Hamilton Ulmer

CHANGELOG / Feb 5, 2022
Immer patches & websocket-based applications

tldr: you can send an immer patch from your backend-powered store and apply it in the client instead of shipping all of your state with every user action.

I wrote a bit about “backend application stores” – instead of updating your application state in the frontend, updating it on the server & sending the entire state back to the frontend. In my case, I have a Svelte store and a Redux-like state update model on the backend, and another duplicate Svelte store on the frontend that replicates the backend state. I send the entire state back to the frontend when the backend store updates. Critically, I use immer.js’s core function, produce, for state updates – you describe the next state as a mutation of the current state, and then get a whole new copy. This works well for “local-first” applications because you probably won’t suffer from network issues on your local computer. And if you need to move the store to the frontend, it’s often easy to do so if you abstract any server-specific functions to an API.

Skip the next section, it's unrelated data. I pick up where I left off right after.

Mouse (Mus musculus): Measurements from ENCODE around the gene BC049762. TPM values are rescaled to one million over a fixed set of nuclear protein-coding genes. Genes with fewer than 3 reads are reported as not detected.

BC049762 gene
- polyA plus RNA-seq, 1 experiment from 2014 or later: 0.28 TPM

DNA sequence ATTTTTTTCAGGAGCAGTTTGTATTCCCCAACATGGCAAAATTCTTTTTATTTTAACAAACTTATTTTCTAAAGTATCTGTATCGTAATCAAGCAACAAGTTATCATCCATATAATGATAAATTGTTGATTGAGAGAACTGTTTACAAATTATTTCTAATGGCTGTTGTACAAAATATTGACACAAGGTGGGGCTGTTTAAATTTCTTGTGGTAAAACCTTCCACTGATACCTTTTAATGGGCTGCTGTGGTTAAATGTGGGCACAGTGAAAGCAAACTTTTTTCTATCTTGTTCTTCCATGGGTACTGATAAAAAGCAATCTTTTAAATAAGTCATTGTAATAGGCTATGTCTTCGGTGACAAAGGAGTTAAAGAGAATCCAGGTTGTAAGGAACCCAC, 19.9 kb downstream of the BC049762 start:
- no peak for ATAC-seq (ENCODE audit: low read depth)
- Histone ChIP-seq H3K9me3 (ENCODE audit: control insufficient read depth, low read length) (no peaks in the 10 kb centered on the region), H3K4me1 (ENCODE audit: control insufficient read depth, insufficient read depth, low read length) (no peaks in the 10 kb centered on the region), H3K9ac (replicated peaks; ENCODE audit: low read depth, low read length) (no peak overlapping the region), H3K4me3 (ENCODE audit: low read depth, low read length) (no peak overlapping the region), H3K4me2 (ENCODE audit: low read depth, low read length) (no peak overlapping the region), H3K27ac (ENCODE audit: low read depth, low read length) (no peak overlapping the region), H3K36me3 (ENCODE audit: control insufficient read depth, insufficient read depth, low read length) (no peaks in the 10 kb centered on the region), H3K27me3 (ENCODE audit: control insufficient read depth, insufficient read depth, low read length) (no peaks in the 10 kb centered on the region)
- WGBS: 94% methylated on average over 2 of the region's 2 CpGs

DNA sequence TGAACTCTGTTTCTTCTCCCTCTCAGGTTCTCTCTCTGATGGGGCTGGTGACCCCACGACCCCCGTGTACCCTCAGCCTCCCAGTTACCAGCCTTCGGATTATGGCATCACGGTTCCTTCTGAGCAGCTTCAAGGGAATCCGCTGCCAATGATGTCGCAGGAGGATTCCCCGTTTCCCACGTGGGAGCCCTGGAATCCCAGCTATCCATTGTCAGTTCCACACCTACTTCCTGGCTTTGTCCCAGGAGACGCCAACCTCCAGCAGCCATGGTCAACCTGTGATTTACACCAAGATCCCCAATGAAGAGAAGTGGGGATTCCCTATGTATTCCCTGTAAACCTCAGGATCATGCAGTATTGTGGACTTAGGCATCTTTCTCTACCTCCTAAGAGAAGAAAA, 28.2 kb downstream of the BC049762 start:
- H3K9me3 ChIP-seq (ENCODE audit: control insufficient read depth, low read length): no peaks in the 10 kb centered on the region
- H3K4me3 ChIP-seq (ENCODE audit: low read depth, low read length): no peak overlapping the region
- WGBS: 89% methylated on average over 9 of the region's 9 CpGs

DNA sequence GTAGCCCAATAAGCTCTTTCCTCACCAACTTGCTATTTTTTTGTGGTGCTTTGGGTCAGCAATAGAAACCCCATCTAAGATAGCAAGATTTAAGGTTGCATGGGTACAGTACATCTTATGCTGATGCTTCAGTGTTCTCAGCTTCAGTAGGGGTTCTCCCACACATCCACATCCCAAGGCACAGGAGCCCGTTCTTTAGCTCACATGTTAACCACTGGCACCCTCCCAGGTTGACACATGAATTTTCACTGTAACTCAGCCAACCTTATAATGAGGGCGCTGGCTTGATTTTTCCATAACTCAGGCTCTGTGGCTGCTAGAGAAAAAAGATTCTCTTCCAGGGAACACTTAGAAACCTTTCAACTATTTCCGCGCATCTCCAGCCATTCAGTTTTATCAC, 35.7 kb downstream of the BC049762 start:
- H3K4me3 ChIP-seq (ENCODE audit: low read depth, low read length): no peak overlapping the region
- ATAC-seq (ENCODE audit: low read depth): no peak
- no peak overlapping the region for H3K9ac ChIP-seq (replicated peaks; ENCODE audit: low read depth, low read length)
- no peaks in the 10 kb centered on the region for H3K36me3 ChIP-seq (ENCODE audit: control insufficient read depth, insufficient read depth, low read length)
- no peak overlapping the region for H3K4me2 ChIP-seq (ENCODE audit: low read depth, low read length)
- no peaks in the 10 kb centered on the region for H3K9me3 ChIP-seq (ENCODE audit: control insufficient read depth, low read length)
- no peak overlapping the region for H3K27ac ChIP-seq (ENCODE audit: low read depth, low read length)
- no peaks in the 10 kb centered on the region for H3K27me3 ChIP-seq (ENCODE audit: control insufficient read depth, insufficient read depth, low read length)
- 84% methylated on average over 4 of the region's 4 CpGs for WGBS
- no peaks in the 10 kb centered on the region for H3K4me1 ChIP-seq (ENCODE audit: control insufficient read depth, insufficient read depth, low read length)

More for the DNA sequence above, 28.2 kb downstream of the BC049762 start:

THE PROBLEM – What happens if you decide down the line that you need to switch to a remote server? I’m working on a project where we’re considering having multiple build targets beyond just a localhost application, including a wasm-based static verison (i.e. everything in the client) and a traditional remote server. Regarding the remote server, if I’m doing massive data-intensive updates to the store at a rapid clip (maybe up to 100ms distance between two updates) this could really start to fall apart, given that users are expecting low-latency interactions. I’m shipping parts of result sets and data for interactive dataviz, so you can imagine that a serialized version of the entire store could be a few hundred kb per message.

THE SOLUTION – One of my engineers discovered a simple solution – instead of sending the entire state to the frontend store over a websocket, you can send the immer patch, and then apply it on the frontend. One doesn’t have to build a new protocol or force the state update to happen in the frontend – just apply the patch to the Svelte store and update the whole thing at once.

Thanks for reading. Free free to reach out to me on Twitter w/ questions and disagreements.